When you decide to find out how to cancel an IRA account, if you have not reached retirement age you may have to pay a penalty for early withdrawal. If you are canceling the account to rollover into a new retirement product, you should be fine. Make sure you allow for any penalty and the additional taxes you will have to pay before you decide to cancel an IRA account.
- You may want to use a loan for the funds you need instead of your IRA. Since an IRA has never been taxed, even if you have reached retirement age you will have to pay tax on the amount you withdrawal. It may be better to take out a loan instead of having to use part of your IRA proceeds to pay for the added taxes.
- If you decide to cancel an IRA account, stop all subsequent deposits. For example, if you have money withheld from your check each pay period for IRA contributions, tell your payroll administrator to cancel the withdrawals. Ask for written confirmation, and follow up to make sure your next paycheck does not include an IRA withdraw.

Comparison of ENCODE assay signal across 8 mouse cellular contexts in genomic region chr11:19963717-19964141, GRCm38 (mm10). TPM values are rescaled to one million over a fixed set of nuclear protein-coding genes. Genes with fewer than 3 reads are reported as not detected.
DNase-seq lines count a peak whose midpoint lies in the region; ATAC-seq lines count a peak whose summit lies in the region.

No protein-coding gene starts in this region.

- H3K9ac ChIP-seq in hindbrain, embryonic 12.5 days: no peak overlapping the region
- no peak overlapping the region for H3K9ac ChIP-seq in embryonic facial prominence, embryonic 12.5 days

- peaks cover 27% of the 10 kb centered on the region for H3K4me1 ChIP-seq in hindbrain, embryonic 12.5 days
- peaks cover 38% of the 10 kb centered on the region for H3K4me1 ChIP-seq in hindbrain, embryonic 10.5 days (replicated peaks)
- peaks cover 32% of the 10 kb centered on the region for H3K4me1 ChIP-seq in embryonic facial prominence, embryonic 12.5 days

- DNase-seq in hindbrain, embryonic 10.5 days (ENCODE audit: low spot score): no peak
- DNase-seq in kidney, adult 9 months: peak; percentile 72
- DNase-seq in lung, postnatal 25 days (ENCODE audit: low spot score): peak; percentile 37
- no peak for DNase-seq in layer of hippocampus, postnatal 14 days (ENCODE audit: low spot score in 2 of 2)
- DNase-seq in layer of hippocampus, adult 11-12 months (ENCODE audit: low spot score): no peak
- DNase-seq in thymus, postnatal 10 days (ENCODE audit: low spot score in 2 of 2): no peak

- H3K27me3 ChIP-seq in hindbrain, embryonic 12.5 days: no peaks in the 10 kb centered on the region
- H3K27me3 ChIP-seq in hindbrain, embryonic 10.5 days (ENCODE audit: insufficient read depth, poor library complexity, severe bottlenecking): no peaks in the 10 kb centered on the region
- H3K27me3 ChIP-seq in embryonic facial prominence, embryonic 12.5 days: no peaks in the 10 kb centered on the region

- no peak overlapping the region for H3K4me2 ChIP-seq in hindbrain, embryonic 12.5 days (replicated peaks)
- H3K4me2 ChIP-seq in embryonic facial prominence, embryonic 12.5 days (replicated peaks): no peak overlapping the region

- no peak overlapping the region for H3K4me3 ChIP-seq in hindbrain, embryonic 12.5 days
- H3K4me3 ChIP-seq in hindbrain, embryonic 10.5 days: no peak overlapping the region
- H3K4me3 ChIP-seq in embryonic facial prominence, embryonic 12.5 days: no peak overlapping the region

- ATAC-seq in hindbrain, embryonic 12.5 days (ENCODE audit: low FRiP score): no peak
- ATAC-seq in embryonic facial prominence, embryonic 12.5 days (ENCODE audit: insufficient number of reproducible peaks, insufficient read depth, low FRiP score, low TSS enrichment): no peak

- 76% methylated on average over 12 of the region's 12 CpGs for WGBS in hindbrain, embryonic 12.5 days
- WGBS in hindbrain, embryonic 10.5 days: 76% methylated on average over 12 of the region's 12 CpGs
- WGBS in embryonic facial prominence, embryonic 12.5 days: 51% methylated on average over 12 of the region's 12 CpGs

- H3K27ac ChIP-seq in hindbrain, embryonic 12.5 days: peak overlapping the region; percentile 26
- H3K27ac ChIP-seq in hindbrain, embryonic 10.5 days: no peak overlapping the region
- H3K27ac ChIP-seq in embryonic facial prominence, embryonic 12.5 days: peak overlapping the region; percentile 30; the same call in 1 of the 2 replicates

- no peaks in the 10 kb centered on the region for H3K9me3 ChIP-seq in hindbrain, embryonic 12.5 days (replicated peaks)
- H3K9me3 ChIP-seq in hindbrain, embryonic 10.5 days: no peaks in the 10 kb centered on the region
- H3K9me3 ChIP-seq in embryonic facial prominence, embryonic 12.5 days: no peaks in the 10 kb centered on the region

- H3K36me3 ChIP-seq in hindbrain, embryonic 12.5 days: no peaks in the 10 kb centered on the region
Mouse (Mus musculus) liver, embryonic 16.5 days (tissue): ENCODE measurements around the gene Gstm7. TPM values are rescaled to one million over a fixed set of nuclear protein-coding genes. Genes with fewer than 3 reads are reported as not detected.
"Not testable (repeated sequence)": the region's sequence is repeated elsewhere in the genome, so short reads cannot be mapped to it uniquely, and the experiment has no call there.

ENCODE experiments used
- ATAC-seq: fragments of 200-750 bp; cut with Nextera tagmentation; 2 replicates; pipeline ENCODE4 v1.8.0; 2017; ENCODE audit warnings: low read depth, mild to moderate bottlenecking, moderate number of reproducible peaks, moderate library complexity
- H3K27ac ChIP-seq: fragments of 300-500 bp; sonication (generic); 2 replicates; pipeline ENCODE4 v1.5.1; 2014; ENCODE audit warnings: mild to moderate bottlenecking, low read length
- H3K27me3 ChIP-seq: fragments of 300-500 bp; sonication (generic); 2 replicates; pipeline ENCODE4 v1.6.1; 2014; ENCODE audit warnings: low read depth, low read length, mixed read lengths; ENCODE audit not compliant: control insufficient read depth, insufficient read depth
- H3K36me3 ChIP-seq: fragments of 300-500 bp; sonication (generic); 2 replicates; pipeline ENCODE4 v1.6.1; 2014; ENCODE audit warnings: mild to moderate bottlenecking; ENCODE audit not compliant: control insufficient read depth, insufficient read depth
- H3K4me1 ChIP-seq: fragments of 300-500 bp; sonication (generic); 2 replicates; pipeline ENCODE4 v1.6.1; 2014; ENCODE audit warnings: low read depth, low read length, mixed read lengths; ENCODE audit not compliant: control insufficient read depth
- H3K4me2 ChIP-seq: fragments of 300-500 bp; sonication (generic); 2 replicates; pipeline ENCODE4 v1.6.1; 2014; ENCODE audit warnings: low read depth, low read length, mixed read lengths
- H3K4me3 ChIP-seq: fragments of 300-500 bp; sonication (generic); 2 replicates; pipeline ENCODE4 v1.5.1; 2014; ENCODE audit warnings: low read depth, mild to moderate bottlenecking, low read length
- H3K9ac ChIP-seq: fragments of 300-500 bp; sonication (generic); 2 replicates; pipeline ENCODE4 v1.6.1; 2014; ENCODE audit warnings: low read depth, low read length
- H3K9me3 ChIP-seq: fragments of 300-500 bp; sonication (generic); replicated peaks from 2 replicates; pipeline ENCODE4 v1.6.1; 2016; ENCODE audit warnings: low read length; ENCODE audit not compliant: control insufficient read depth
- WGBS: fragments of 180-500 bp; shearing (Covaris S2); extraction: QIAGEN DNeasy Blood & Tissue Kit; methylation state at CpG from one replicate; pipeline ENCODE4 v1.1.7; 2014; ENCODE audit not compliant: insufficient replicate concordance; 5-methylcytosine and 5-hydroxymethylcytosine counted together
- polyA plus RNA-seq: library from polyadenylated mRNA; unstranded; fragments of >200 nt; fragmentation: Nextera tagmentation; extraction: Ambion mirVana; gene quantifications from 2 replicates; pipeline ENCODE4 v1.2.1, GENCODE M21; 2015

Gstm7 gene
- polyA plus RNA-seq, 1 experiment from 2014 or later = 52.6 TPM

- Figure the taxes you will have to pay for canceling an IRA account. If you have not already budgeted for the additional taxes, take the amount out of your IRA proceeds to be used for the end of the tax year.
- Make an appointment with your accountant if you need advice. Confirm whether an IRA account cancellation is eligible for an exception if you have not yet reached the required retirement age of 59 1/2. Have the accountant calculate the taxes to be withheld, and make sure you have that amount in reserve for when you file your income taxes.
What Others Are Reading Right Now.
Acting, comedy and strong spirits converge in Speakeasy. When host Paul F. Tompkins interviews entertainers—Key and Peele, Alison Brie, Rob Delaney, Zach Galifianakis—about all sor ...
Today in Nick Offerman: Love, Work and iPhone Advice
He offered that, plus tales of college sex, on the Tonight Show.
A Noble Experiment… With Bourbon
What happens when jeans are “aged” liked a fine spirit? We’ll soon find out.